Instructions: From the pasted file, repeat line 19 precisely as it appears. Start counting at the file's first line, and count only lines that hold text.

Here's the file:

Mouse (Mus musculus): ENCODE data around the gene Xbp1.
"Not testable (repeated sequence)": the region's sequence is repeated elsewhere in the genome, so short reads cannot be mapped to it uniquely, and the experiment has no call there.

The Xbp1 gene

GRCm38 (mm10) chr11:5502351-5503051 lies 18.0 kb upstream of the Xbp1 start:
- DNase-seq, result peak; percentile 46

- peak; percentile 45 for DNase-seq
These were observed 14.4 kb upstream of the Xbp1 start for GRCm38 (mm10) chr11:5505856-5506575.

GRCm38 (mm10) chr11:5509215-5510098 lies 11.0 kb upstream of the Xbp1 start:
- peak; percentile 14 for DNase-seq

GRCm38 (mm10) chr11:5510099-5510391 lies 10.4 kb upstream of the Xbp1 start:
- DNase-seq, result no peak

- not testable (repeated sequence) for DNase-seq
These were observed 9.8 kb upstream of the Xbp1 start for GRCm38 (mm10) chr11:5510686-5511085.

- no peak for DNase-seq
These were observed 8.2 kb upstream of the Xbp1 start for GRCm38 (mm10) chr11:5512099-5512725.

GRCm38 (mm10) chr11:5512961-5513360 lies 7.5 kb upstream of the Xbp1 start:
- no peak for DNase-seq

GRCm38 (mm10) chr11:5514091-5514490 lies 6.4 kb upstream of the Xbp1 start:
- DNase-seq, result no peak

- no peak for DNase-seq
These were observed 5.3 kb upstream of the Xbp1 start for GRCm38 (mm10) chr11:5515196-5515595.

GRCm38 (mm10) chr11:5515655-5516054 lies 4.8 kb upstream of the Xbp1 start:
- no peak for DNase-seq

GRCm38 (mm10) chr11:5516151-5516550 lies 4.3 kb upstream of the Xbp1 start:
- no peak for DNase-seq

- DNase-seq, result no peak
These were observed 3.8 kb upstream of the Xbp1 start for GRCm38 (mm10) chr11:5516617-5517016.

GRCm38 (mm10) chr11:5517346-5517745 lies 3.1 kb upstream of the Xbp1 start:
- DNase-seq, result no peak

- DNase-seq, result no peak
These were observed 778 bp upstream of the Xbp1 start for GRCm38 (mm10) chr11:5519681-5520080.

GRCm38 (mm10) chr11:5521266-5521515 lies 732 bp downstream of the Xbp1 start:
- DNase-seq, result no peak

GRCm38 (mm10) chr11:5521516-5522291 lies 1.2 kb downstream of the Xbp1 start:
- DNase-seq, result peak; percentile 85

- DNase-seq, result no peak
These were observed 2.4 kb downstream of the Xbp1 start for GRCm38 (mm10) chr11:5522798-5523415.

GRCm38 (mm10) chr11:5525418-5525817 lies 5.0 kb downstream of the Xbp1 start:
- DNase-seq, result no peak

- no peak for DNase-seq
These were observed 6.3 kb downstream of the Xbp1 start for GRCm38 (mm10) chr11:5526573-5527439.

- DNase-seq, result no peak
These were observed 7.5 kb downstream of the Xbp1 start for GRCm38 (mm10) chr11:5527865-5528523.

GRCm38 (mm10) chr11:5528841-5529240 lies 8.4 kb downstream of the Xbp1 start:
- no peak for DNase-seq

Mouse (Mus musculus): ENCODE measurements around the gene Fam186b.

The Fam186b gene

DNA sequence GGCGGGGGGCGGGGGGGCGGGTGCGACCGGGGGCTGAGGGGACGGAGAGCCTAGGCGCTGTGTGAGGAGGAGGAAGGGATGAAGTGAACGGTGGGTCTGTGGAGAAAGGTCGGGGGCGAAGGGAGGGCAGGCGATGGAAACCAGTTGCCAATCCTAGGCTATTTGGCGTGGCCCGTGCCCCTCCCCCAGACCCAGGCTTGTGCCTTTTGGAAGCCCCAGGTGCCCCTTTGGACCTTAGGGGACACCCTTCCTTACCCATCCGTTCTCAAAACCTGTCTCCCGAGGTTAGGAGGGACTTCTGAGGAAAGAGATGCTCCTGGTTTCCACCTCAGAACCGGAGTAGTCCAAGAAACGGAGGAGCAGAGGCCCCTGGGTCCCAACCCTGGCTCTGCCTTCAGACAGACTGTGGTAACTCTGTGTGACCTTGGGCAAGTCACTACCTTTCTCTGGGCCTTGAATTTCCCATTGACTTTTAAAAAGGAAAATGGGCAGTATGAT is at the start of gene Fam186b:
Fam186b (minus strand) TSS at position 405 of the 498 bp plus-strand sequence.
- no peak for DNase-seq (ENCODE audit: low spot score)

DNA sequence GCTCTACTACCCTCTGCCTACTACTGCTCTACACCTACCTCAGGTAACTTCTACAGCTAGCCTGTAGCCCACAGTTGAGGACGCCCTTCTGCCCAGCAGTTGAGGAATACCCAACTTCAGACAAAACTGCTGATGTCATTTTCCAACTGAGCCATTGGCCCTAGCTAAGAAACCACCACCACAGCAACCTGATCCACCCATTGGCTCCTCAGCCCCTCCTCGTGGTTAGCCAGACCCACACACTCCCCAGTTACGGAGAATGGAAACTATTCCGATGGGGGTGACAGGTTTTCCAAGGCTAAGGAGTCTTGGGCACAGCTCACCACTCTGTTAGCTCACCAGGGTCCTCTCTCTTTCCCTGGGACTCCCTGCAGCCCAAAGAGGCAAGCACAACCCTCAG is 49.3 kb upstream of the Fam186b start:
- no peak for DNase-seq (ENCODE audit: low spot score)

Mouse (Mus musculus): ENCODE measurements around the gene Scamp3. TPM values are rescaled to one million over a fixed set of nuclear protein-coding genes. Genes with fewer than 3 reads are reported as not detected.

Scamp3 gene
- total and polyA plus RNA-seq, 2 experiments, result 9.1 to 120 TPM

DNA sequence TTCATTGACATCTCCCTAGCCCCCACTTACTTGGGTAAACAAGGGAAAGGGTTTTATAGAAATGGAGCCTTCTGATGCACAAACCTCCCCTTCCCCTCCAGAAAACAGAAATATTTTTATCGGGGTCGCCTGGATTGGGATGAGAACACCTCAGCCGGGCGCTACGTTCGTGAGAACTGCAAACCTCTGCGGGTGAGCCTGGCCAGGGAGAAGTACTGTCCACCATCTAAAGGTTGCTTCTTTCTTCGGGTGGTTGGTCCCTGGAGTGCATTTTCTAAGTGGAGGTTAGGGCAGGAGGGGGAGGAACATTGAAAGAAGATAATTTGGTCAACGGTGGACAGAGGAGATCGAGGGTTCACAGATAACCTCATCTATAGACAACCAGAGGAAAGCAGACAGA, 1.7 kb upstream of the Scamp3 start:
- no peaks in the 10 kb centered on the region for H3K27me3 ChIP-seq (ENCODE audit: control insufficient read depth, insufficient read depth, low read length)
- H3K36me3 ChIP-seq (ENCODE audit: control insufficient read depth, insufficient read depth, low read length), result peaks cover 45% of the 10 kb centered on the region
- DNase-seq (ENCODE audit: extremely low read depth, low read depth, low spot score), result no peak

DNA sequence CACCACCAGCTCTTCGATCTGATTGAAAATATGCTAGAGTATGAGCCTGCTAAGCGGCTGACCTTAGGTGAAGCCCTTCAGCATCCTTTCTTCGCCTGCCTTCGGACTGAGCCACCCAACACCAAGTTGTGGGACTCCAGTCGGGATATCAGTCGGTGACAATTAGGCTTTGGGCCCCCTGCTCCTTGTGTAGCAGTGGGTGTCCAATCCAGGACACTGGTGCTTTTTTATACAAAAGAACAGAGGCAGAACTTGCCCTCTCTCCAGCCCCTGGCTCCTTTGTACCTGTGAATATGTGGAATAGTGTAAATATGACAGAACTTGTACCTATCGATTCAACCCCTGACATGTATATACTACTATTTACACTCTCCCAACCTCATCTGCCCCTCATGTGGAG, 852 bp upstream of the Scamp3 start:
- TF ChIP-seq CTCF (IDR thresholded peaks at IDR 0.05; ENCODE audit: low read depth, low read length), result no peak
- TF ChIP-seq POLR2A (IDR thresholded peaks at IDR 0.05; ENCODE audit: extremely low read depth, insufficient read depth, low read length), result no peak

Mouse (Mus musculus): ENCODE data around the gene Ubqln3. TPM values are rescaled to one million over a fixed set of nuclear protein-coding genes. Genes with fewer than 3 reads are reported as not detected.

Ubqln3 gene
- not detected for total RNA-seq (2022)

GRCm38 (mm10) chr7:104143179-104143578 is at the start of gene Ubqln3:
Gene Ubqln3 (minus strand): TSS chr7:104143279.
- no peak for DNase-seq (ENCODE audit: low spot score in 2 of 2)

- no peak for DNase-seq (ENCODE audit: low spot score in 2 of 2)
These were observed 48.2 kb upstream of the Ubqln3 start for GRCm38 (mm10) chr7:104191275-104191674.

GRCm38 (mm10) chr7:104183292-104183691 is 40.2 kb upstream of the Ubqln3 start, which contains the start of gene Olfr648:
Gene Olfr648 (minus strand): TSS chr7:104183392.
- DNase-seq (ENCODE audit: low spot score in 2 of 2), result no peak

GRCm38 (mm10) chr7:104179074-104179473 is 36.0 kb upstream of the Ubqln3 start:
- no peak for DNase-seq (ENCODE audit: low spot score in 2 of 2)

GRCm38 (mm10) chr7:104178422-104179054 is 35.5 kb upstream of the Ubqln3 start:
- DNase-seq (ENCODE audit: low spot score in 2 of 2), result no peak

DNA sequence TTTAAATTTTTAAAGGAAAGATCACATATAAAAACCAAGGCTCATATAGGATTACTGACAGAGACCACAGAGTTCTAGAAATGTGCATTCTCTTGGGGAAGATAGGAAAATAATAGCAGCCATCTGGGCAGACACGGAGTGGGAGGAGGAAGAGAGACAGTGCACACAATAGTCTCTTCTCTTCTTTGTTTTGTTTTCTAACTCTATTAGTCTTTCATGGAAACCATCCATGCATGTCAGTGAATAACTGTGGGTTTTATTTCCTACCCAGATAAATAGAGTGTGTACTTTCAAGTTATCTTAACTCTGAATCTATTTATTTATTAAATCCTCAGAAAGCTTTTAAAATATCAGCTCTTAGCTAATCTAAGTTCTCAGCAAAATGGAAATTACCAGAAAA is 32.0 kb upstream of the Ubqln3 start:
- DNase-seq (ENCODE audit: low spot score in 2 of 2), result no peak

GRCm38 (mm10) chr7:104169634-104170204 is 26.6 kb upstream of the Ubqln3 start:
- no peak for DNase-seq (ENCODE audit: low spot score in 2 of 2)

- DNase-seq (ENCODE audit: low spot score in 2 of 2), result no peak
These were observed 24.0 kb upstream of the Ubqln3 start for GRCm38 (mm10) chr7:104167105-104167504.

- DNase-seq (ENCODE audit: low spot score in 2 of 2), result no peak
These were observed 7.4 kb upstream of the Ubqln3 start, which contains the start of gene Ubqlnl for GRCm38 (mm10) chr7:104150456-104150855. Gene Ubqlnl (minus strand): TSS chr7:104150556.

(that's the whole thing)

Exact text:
- DNase-seq, result no peak